So if you study history, which I have done, and you look at those times in history throughout our globe, and you notice this communing throughout the evolutionary phase, a lot of people are suddenly coming out and being born this way, being changed this way, experiencing this kind of thing. What I began to notice is that near-death experiences are really a biological imperative.
Alex Tsakiris: Hold on, PMH. I’m with you up to a point. Then when you get there and talk about the historical significance and the place that we are in history, I’ve got to pull back a little bit. I just don’t think the evidence for that is real strong in a couple of ways.
1) It seems very ethnocentric. It seems very much us looking at our navel here in the United States, here looking in the West and looking at where we’re at.
2) I think if we just look back at history, some of our guests, particularly Michael Tymn who’s been on this show, does a great job at showing how at the turn of the 20th Century, in the early 1900s, we went through a great revival of spiritualism with some of the best and brightest minds, scientific minds, in the West who were totally embracing this. They would have said the same thing. That we’re on the cusp of this big transformation. The transformation never occurred. So this idea that we’re right there, we’re right about to shift the paradigm, I don’t think there’s a lot of good support for that.
PMH Atwater: I don’t know how to use the words to show you what I’m seeing. What I’m seeing is clusters of breakout. No, they don’t necessarily continue, but I’m seeing clusters of breakout. Whenever I see clusters of breakout, I do see what near-death experiencers cry for and talk about and that is freedom, equality for all. Freedom of religion and a better life and certainly better health.
Alex Tsakiris: This is the kind of stuff that drives skeptics nuts. I’ve got to say, I have some empathy with them because if you want to talk about people like Bruce Greyson and Jeff Long or even Sam Parnia, who I think is really a skeptic, they’re too careful and deliberate in the science. Or they’re too limiting. Hey, and I’m with you, maybe.
But then if you want to go ahead and say, “Wait, we have to take it this whole other level and look at history and look at this transmutation of human beings and we all need to be healthier, it’s all kind of New Agey stuff. I think it’s fair for someone to push back and say, “Prove it. Show me the hard stats on where this has changed, and don’t tell me that you just see these breakouts and I’m seeing it happening.”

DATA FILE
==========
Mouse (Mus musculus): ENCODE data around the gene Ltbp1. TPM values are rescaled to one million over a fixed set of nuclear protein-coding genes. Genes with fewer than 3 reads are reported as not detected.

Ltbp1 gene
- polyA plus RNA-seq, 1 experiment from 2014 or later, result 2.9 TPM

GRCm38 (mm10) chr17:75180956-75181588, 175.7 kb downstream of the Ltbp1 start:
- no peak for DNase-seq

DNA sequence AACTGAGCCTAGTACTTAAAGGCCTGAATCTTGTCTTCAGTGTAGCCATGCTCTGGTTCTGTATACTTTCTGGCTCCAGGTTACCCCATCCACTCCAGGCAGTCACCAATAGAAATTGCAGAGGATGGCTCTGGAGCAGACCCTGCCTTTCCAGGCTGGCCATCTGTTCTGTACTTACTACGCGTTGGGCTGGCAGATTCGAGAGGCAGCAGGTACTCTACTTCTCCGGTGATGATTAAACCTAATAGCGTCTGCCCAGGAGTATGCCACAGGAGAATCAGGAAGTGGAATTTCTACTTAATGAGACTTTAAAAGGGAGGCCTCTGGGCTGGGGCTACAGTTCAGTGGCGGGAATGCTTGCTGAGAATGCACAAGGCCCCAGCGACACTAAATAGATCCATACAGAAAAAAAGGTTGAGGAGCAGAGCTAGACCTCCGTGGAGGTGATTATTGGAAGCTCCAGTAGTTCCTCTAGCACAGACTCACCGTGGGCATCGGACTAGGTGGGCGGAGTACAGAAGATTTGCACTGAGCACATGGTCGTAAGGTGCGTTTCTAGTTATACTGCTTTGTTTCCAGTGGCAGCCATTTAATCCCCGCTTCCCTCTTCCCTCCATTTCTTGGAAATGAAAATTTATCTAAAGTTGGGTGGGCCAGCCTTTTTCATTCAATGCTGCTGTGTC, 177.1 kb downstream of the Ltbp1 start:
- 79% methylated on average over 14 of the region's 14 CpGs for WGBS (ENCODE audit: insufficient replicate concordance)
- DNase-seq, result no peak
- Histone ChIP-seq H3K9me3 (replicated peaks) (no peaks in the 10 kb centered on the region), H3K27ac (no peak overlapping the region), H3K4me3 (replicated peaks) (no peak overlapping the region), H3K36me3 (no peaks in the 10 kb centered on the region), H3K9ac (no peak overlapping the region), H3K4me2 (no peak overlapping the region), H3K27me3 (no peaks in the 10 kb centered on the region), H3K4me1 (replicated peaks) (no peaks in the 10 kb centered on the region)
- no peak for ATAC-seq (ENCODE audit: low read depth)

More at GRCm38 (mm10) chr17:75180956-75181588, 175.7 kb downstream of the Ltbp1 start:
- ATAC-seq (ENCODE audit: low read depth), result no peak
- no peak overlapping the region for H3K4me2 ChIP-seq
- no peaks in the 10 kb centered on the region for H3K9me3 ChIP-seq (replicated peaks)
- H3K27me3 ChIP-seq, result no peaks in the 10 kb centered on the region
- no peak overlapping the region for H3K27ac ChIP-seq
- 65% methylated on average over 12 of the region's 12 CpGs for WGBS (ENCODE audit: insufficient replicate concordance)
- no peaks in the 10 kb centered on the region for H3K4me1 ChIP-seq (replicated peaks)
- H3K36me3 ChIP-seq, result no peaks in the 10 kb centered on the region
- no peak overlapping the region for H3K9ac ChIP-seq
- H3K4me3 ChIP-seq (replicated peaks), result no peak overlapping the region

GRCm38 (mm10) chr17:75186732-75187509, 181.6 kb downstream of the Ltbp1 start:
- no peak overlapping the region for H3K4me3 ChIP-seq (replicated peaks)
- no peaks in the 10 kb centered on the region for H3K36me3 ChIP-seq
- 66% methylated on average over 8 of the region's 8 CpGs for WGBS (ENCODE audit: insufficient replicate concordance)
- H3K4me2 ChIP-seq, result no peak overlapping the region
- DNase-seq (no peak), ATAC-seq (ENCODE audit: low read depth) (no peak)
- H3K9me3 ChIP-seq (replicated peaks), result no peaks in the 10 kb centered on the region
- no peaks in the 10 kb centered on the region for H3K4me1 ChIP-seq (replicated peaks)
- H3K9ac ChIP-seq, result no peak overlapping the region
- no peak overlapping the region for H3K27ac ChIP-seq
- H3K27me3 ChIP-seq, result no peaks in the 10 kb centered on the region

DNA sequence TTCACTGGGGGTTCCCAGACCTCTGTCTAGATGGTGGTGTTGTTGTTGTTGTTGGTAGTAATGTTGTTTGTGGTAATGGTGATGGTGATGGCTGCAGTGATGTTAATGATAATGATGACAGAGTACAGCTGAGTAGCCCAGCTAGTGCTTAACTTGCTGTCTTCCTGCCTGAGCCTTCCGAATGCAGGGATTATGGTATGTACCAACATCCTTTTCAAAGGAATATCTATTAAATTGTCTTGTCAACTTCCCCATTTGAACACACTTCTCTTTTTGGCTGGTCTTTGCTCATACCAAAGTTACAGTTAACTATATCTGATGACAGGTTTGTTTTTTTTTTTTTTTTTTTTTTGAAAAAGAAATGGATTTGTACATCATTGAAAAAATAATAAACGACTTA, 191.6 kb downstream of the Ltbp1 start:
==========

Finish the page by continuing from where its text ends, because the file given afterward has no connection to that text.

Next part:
We’ve interviewed on this show plenty of New Age people who will just publish a book with absolutely no scientific background at all, just on their beliefs on what is going to happen. I know you’re not doing that; I know you’re not talking about that…
PMH Atwater: No, I’m not.
Alex Tsakiris: You’re a careful researcher, but you can see that slippery slope. I mean, where is the evidence for what you’re saying? I certainly didn’t see it in the book.
PMH Atwater: Yeah, I don’t know how to verbalize it except to say that I’ve seen this cycle repeat and repeat. What I’m noticing is how that is changing people. That’s what I’m noticing right here and right now with the near-death experience and other different types of transformations.
Alex Tsakiris: Well, don’t you think those guys back at the turn of the century, William James, don’t you think they saw that? Don’t you think all the spiritualists at the turn of the century…
PMH Atwater: I talk a lot about William James in the book.
Alex Tsakiris: Didn’t they see it back then? What happened? What’s happened in the last 100 years?
PMH Atwater: That has fared what is continuing to break out. If you notice, the New Thought movement which began in the 1800s—we’re talking about William James and all these different New Thought people. That began actually early in the 1800s. What I’m trying to show in the book is that there’s a relationship here and there’s an overall message here.
But yes, that’s not as hard. I can’t find the hard details as a scientist would, to be able to back up what I’m saying. So in the book what I’m doing is I’m showing you the patterns and how they match what I’m talking about in the book. You know, you decide whatever you want to decide, but the book, Near-Death Experiences: The Rest of the Story, it is my dream, my hope, my intention, that that book challenges people.
Regardless what your point of view is, and you say, “Well, certain chapters don’t have much research behind them and other chapters have a lot more,” what I’m hoping you do is think. What I’m hoping you do is just what you are doing, challenging me. What I hope you are doing is challenging others, taking a look at everybody’s work, everybody’s ideas, and say, “Wait a minute, this works, this doesn’t.” But then take a look at yourself when you’re saying that. Look deeply within you and take a good look at why you are saying this works and this doesn’t.